Wednesday, July 1, 2009

Calling the Shots

The Irrawaddy News

MAE SOT —Intense fighting along Burma’s border with Thailand forced more than 3,000 Karen villagers to flee their homes and livelihood for the safety of refugee camps in Thailand in May and June.

The decision to flee rests with the village leader—and it wasn’t an easy one.

Karen refugees walk along a road on the Thai-Burmese border in Per Nwe Pu village in June. (Photo: Getty Images)

“We are so sad to have left our village” said the leader of Ponyacho village, resting from his journey in a Thai monastery in Mae Salit. “But we had to leave. Now the fighting is more dangerous than ever.”

He recalled that as he was struggling with the decision to abandon their village, the sound of mortar and machine gun fire echoed through the mountains, which have acted as a last line of defense for the Karen National Liberation Army (KNLA) for more than 60 years.

Hearing the nearby gunfire, he quickly made up his mind.

The village leader ordered people to pack up what they could carry and to leave immediately. Many of the village men had been conscripted as porters in earlier armed clashes, and they were unwilling to risk capture again.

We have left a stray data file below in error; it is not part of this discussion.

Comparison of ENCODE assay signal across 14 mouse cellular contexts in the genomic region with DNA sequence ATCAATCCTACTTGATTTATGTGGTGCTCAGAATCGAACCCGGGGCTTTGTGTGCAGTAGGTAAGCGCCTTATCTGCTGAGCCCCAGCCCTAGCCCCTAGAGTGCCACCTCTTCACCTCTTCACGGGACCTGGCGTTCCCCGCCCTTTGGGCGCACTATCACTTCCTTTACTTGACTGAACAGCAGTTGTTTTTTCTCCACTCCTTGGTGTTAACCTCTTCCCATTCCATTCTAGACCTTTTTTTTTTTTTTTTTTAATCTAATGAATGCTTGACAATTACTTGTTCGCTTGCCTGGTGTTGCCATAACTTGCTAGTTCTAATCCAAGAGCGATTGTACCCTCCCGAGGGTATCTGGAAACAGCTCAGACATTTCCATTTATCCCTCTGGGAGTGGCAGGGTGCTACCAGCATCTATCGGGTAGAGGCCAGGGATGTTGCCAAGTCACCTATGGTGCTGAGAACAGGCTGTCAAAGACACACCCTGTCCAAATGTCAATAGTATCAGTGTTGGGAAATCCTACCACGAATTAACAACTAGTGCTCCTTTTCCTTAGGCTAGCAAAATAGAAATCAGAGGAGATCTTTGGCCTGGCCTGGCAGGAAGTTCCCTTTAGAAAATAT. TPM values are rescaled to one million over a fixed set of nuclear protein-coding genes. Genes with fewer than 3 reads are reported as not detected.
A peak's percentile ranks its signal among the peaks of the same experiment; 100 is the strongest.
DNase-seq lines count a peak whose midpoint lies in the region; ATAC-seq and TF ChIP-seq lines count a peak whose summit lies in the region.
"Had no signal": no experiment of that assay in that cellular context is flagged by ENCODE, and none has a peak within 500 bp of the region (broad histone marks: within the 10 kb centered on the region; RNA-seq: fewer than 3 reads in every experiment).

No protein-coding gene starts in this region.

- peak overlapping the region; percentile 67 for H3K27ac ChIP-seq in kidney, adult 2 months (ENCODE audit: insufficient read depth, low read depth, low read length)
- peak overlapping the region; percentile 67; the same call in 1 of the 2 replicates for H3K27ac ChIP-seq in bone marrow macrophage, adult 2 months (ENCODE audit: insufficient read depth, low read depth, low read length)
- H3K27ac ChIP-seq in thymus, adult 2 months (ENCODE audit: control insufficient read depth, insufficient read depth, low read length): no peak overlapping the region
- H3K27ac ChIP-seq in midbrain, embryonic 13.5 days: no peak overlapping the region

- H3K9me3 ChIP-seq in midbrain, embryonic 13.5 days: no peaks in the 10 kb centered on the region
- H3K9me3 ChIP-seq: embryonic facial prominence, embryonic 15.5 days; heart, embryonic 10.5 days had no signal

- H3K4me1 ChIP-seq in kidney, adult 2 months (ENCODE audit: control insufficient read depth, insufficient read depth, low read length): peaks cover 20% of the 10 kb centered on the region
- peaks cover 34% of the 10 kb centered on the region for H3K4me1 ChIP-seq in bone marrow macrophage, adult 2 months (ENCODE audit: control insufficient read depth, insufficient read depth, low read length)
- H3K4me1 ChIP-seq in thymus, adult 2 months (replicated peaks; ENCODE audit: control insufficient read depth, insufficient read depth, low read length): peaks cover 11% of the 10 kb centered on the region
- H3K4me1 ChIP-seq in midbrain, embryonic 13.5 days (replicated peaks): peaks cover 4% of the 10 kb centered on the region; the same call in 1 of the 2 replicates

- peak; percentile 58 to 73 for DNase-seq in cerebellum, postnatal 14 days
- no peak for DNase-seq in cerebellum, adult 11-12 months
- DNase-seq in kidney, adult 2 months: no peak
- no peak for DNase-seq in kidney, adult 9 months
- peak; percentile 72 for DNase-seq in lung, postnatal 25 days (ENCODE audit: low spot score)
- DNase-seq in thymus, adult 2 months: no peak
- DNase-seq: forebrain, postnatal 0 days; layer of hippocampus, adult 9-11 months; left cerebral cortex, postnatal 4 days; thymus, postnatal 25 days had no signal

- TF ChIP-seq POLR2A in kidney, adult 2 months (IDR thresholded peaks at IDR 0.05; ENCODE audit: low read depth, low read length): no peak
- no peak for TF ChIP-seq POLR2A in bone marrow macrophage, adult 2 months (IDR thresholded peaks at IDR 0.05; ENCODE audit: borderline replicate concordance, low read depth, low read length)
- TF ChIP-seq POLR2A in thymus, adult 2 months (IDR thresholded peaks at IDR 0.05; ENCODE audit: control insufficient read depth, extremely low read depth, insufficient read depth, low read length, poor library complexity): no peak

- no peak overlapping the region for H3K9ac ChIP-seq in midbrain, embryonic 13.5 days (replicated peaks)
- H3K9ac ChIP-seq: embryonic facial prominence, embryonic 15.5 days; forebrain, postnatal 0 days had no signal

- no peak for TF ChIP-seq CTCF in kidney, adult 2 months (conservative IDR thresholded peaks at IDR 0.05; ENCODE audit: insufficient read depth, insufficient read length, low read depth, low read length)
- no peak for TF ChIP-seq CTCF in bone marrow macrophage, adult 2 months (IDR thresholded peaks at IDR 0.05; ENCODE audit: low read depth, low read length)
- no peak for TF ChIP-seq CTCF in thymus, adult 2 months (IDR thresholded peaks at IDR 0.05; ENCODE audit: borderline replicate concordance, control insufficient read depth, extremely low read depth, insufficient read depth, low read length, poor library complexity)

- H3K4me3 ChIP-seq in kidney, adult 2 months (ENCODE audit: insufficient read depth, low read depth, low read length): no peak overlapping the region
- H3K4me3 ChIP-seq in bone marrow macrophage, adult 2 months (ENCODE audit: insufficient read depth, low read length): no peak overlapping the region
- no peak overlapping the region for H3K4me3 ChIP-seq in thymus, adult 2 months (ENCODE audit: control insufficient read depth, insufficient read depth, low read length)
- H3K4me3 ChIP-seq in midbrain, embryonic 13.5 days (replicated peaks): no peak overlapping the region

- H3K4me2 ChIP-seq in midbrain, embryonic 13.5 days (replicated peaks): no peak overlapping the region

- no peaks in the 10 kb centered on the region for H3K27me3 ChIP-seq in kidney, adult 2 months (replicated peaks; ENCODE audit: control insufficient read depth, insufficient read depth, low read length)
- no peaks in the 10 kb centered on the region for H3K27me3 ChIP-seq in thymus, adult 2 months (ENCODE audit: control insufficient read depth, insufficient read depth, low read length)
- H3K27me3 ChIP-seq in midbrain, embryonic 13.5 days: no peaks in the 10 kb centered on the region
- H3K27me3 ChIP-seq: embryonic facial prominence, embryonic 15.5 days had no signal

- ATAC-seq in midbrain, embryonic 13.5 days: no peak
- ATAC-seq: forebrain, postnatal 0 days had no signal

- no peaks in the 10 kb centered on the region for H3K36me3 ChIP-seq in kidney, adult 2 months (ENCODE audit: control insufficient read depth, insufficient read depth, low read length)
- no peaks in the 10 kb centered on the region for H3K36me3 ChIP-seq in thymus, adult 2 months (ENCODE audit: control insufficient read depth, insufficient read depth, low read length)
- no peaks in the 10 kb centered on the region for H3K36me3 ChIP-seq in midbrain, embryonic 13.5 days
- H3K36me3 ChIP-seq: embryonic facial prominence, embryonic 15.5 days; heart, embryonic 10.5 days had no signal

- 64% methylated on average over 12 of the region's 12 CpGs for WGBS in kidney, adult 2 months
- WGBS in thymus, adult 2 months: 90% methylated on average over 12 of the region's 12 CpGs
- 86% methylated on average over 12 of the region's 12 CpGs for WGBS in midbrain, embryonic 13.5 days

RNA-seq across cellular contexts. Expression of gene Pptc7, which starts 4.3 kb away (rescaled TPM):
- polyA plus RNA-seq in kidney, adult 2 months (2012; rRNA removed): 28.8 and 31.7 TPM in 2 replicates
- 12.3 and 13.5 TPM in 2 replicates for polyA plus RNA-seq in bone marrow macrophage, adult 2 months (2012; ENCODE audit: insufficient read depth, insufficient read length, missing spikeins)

“If we stayed, we would have been forced to be porters,” said a villager who had previously been forced to carry the bed of a Burmese commander through the jungle. “The Burmese commanders want to live like kings, and they want us to live like animals.”

Villagers also feared the Burmese forces would need extra soldiers on the front line and they would eventually be forced to participate in the fighting.

“How can the Democratic Karen Buddhist Army (DKBA) expect me to fight for the Burmese army and kill my Karen brothers?” asked one angry villager.

KNLA soldier s on patrol along the Thai-Burmese border. (Photo: Dai Kurokawa)

In the past, villagers conscripted by the Burmese army have been used as human mine sweepers—forced to walk in front of Burmese soldiers to set off any potential land mines.

“One Burmese soldier used me as a human shield,” said one villager. “As we advanced towards Karen soldiers, he hid behind me and held his gun over my shoulder. If anyone had fired at him, I would have surely died.”

Many of the fleeing villagers had been working hard on their farms and were waiting to enjoy their harvests. “We had been waiting for the mangoes to be ripe for eating” said the leader. “We’ve had to leave it all behind.”